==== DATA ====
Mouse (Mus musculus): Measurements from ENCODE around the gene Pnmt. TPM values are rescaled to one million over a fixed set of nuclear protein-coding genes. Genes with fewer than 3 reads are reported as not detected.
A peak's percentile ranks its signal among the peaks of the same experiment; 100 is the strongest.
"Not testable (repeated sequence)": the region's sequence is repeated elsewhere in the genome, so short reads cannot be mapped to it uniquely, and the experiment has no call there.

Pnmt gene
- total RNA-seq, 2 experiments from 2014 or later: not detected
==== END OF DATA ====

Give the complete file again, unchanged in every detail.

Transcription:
Mouse (Mus musculus): Measurements from ENCODE around the gene Pnmt. TPM values are rescaled to one million over a fixed set of nuclear protein-coding genes. Genes with fewer than 3 reads are reported as not detected.
A peak's percentile ranks its signal among the peaks of the same experiment; 100 is the strongest.
"Not testable (repeated sequence)": the region's sequence is repeated elsewhere in the genome, so short reads cannot be mapped to it uniquely, and the experiment has no call there.

Pnmt gene
- total RNA-seq, 2 experiments from 2014 or later: not detected